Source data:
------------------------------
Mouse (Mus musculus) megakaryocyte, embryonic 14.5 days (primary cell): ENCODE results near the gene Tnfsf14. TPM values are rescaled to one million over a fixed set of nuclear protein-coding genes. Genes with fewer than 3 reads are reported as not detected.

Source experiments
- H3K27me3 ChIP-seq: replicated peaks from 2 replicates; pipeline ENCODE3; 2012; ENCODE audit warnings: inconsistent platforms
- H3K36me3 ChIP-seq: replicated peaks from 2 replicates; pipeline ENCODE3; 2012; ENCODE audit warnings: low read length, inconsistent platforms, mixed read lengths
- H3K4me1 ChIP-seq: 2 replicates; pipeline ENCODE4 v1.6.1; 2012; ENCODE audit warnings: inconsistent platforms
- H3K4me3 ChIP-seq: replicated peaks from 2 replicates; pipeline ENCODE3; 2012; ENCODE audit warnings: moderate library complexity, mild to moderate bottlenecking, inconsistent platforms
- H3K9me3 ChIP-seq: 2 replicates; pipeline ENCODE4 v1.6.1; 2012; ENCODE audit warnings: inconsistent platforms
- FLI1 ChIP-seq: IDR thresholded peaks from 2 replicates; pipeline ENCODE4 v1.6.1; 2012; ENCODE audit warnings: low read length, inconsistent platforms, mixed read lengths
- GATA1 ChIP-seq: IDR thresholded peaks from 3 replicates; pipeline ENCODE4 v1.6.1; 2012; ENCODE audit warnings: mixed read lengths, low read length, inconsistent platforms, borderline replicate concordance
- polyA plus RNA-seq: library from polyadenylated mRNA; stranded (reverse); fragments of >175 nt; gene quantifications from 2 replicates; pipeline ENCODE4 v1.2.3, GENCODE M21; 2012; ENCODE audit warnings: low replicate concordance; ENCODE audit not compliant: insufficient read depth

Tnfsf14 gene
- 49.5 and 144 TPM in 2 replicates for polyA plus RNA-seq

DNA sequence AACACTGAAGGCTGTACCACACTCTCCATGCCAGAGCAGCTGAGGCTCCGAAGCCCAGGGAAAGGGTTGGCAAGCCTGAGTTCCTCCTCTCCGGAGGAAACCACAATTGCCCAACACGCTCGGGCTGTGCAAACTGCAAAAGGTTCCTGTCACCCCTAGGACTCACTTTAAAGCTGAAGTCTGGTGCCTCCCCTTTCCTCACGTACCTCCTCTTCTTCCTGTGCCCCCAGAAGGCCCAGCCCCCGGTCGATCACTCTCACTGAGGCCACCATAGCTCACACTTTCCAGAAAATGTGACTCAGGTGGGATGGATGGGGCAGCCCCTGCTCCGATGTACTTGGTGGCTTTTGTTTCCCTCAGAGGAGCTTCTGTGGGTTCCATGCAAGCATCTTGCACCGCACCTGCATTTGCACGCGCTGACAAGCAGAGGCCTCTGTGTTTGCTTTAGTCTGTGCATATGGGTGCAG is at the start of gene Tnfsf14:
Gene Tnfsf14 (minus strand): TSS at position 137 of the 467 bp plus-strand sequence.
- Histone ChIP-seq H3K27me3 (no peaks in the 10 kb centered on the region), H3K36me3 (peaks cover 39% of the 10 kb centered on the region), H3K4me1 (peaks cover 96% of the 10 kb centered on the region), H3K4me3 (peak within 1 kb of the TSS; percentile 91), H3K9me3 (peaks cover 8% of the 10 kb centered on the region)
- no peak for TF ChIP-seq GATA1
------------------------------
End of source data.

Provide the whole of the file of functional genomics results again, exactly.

Mouse (Mus musculus) megakaryocyte, embryonic 14.5 days (primary cell): ENCODE results near the gene Tnfsf14. TPM values are rescaled to one million over a fixed set of nuclear protein-coding genes. Genes with fewer than 3 reads are reported as not detected.

Source experiments
- H3K27me3 ChIP-seq: replicated peaks from 2 replicates; pipeline ENCODE3; 2012; ENCODE audit warnings: inconsistent platforms
- H3K36me3 ChIP-seq: replicated peaks from 2 replicates; pipeline ENCODE3; 2012; ENCODE audit warnings: low read length, inconsistent platforms, mixed read lengths
- H3K4me1 ChIP-seq: 2 replicates; pipeline ENCODE4 v1.6.1; 2012; ENCODE audit warnings: inconsistent platforms
- H3K4me3 ChIP-seq: replicated peaks from 2 replicates; pipeline ENCODE3; 2012; ENCODE audit warnings: moderate library complexity, mild to moderate bottlenecking, inconsistent platforms
- H3K9me3 ChIP-seq: 2 replicates; pipeline ENCODE4 v1.6.1; 2012; ENCODE audit warnings: inconsistent platforms
- FLI1 ChIP-seq: IDR thresholded peaks from 2 replicates; pipeline ENCODE4 v1.6.1; 2012; ENCODE audit warnings: low read length, inconsistent platforms, mixed read lengths
- GATA1 ChIP-seq: IDR thresholded peaks from 3 replicates; pipeline ENCODE4 v1.6.1; 2012; ENCODE audit warnings: mixed read lengths, low read length, inconsistent platforms, borderline replicate concordance
- polyA plus RNA-seq: library from polyadenylated mRNA; stranded (reverse); fragments of >175 nt; gene quantifications from 2 replicates; pipeline ENCODE4 v1.2.3, GENCODE M21; 2012; ENCODE audit warnings: low replicate concordance; ENCODE audit not compliant: insufficient read depth

Tnfsf14 gene
- 49.5 and 144 TPM in 2 replicates for polyA plus RNA-seq

DNA sequence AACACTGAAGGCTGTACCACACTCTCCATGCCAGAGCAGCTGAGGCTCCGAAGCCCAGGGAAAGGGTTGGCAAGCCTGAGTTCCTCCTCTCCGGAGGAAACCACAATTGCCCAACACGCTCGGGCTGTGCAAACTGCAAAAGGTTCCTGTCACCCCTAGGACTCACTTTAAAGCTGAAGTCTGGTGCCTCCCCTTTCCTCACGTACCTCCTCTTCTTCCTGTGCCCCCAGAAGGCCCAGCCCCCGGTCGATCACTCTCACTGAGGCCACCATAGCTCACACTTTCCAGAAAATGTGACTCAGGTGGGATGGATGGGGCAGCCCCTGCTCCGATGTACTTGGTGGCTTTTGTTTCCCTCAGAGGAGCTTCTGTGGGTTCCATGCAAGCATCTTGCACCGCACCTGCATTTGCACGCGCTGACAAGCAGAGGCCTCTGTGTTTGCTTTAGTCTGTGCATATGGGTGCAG is at the start of gene Tnfsf14:
Gene Tnfsf14 (minus strand): TSS at position 137 of the 467 bp plus-strand sequence.
- Histone ChIP-seq H3K27me3 (no peaks in the 10 kb centered on the region), H3K36me3 (peaks cover 39% of the 10 kb centered on the region), H3K4me1 (peaks cover 96% of the 10 kb centered on the region), H3K4me3 (peak within 1 kb of the TSS; percentile 91), H3K9me3 (peaks cover 8% of the 10 kb centered on the region)
- no peak for TF ChIP-seq GATA1